China Research Seminar public talk

March 8, 12:00pm - 1:30pm
Mānoa Campus, Moore Hall 109

Announcing a Chinese Studies public talk, co-sponsored by the Center for Korean Studies

“The China-North Korea Intrigue under Xi Jinping and Kim Jong-un: A Marriage of Convenience or a New Strategic Partnership?”

by LEE Seong-hyon, Ph.D., Director, Center for Chinese Studies, The Sejong Institute, Seoul

Friday, March 8, 2019, 12:00 pm

Moore Hall 109, 1890 East-West Rd, University of Hawaii at Manoa

As all eyes are on the second Trump-Kim summit in Vietnam, we should remember that it was Kim’s meeting with Xi Jinping earlier this year that revealed how Kim would prepare for the summit. Kim said he would approach the denuclearization negotiation through “joint research and fine-tuning” with “China.” Surprisingly, the wording’s significance was not duly appreciated by Western observers at that time. It would mean that even if Xi were not present at the Trump–Kim summit, Kim’s demands at the negotiation table with Trump would reflect Xi’s will as well. In Kim’s New Year address, he made a veiled warning to the U.S.: “If the U.S. doesn’t keep the promise it made in front of the world and misjudges the North Korean people’s patience, imposes unilateral concessions and continues with sanctions and pressure, we also don’t have any other choice but to explore a new path.” Many experts at that time interpreted Kim’s “new path” as North Korea returning to missile launches and nuclear tests. But Dr. Lee argues that the “new path” Kim meant was to align North Korea closer to China. Given that this is the 70th anniversary of the establishing diplomatic ties between Beijing and Pyongyang, there will be a raft of high-level exchanges between the two, unprecedented in recent decades. The talk will end with policy implications for the United States.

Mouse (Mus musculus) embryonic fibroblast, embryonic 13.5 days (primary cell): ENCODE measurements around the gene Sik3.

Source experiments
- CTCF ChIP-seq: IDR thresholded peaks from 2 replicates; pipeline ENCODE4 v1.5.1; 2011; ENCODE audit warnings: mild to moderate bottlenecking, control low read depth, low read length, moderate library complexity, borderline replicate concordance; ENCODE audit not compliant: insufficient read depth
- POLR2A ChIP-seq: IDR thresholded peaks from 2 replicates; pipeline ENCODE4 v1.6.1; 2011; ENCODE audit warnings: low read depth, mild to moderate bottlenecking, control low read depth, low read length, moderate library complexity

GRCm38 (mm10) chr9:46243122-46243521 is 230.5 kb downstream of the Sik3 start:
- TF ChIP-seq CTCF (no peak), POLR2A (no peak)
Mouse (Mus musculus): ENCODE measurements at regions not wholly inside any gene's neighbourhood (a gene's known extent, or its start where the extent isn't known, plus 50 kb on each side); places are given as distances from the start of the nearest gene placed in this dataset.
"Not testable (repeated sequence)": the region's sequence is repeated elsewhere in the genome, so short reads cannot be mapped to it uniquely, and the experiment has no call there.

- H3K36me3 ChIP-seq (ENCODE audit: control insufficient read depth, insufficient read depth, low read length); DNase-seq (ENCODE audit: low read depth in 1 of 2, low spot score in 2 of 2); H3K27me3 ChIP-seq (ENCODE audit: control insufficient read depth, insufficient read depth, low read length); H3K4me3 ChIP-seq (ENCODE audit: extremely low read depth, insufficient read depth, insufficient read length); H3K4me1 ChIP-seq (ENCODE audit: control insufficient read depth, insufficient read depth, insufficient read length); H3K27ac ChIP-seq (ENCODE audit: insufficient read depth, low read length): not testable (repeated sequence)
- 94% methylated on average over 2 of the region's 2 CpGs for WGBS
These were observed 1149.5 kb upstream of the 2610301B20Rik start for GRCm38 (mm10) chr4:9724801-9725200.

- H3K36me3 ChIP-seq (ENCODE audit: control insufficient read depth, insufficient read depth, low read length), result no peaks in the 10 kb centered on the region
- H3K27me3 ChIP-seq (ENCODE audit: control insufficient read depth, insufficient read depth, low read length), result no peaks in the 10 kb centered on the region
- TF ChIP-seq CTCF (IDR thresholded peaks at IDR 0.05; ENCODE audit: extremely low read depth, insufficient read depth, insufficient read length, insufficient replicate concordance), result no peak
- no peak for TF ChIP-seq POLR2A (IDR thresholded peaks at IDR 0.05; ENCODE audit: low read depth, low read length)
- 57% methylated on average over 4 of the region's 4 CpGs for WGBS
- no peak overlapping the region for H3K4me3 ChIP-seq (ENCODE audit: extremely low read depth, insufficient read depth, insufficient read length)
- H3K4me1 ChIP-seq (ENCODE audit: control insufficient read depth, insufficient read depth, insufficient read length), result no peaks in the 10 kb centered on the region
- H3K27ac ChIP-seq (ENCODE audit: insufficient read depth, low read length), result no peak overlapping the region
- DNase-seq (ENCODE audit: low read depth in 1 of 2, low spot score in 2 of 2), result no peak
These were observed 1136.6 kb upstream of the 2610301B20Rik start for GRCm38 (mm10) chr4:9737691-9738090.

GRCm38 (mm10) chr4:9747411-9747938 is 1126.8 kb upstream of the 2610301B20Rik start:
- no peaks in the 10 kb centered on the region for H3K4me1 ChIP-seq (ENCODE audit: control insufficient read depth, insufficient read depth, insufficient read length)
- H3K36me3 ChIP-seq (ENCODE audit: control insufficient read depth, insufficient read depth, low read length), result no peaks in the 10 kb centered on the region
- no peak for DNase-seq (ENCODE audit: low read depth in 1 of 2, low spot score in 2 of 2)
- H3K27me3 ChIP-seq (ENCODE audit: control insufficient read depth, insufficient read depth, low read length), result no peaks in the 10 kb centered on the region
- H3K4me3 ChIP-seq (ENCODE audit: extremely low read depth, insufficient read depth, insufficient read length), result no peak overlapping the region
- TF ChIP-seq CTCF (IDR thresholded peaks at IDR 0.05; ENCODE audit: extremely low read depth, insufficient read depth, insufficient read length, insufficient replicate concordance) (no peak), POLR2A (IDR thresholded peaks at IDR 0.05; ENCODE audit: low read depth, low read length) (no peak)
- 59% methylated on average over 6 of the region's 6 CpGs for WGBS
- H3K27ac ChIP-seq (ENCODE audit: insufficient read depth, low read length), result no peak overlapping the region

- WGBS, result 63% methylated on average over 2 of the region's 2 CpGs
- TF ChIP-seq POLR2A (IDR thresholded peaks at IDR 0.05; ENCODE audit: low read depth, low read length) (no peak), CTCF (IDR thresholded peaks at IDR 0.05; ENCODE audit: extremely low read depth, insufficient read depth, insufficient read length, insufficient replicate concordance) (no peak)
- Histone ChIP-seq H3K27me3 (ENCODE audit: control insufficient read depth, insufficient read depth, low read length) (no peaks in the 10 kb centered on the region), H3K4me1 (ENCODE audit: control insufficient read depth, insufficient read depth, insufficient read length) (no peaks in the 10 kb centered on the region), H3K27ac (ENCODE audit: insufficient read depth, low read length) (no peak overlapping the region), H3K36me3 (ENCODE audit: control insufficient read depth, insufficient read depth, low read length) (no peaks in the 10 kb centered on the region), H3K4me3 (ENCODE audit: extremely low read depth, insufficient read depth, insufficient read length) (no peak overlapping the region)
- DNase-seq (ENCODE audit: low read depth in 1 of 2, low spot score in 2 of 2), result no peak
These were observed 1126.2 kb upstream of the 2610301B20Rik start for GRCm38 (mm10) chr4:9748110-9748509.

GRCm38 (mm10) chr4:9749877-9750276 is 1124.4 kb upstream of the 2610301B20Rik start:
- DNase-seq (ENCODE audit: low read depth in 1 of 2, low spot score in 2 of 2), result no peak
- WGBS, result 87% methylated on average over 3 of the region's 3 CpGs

Dr. Lee is a graduate from Grinnell College, Harvard University, and Tsinghua University (Ph.D. in political communication). He was the 2013-14 Pantech Fellow of Stanford University. Currently he is also Senior Fellow (nonresident) at the Center for Korean Peninsula Studies at Peking University. He has written extensively on the relations between the U.S., China and Korea. His comments and columns appeared at CNN, BBC, New York Times, Washington Post, Al Jazeera, Foreign Policy, China’s CCTV, Hong Kong’s Phoenix TV, among others. He writes bi-weekly columns at The Korea Times. He lived in Beijing for 11 years. His research interests include: China–U.S.–North Korea Relations, U.S.–China Relations, Sino–North Korea Relations, and Chinese Press and Foreign Policy. The university community and public are cordially invited to attend!

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Ticket Information
Free admission

Event Sponsor
Center for Chinese Studies & Center for Korean Studies, Mānoa Campus

More Information
(808) 956-8891,, China – North Korea talk (PDF)

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